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Insurance risk assessment in the face of climate change: Integrating data science and statistics

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Local extreme weather events cause more insurance losses overall than large natural disasters. The evidence is provided by long‐term observations of weather and insurance records that are also a foundation for the majority of insurance products covering weather related damages. The insurers around the world are concerned, however, that the past records used to assess and price the risks underestimate the risk and incurred losses in recent years. The growing insurance risks are largely attributed to climate change that brings increasingly more alterations and permanent impact on all aspects of human life and welfare. From floods to hail to excessive wind, adverse atmospheric events are a poignant reminder of how vulnerable our society is across a broad range of threats posed by environmental extremes. Indeed, as climate change effects become more pronounced, we face a new era of risk with increasing weather related damages and losses. This in turn, coupled with challenges of massive climatic data, requires developing innovative analytic approaches that transcend traditional disciplinary boundaries of statistical, actuarial and environmental sciences. Nevertheless, the multidisciplinary nature of climate risk assessment and its impact on insurance is often overlooked and neglected. We highlight the most recent developments and interdisciplinary perspectives on diverse statistical and machine learning methodology for modeling and assessing climate risk in agricultural and home insurances, with a particular focus on noncatastrophic events. This article is categorized under: Applications of Computational Statistics > Computational Climate Change and Numerical Weather Forecasting Statistical and Graphical Methods of Data Analysis > Multivariate Analysis Data: Types and Structure > Massive Data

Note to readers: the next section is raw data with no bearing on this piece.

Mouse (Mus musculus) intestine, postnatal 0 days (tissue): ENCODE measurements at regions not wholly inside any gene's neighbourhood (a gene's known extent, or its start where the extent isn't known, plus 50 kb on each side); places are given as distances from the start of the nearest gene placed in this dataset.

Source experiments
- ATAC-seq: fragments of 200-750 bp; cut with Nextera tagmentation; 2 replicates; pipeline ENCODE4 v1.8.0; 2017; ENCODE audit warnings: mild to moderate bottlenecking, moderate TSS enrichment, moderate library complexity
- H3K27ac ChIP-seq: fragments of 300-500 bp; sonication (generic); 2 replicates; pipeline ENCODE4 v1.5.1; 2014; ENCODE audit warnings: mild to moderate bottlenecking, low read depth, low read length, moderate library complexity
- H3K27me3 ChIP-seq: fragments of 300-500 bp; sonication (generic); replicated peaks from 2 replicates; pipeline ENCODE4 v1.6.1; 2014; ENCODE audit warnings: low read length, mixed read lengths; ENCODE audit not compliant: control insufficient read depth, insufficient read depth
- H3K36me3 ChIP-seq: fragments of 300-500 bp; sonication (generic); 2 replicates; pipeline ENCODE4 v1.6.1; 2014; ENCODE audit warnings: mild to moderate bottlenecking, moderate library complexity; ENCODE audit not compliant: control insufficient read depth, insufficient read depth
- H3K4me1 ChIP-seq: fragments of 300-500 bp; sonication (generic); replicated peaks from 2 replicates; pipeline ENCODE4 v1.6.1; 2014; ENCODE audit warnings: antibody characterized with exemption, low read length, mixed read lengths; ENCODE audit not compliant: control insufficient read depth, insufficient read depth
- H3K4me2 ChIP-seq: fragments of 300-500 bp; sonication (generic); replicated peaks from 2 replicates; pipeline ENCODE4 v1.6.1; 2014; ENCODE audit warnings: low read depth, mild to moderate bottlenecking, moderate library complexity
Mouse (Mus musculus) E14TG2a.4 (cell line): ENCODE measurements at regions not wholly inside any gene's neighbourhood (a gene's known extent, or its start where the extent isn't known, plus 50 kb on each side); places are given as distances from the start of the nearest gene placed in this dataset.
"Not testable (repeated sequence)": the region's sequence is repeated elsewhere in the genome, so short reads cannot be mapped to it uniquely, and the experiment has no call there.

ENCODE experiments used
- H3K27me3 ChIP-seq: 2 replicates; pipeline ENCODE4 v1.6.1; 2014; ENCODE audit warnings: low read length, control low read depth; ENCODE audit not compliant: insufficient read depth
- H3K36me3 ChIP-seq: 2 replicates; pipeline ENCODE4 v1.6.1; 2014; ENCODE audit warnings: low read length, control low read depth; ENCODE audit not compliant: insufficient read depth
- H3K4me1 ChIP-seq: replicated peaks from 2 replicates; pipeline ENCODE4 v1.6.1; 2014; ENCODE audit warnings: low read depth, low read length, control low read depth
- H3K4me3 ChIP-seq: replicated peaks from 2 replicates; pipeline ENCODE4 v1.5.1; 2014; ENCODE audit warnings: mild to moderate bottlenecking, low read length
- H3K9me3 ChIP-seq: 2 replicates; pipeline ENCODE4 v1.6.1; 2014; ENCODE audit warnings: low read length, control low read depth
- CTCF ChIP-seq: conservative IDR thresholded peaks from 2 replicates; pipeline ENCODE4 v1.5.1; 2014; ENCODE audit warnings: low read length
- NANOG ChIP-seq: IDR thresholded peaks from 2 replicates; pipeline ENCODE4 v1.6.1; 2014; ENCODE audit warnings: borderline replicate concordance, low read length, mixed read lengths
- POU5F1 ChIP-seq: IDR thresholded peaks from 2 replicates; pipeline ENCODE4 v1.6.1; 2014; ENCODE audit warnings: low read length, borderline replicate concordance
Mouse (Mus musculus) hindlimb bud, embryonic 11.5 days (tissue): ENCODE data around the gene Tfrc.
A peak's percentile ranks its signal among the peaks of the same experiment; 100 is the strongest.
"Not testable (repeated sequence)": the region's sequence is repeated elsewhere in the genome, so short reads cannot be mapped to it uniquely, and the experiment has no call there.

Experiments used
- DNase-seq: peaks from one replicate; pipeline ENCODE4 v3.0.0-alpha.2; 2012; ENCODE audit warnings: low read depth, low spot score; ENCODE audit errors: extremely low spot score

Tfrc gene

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Data: Types and Structure > Massive Data
Statistical and Graphical Methods of Data Analysis > Multivariate Analysis
Applications of Computational Statistics > Computational Climate Change and Numerical Weather Forecasting

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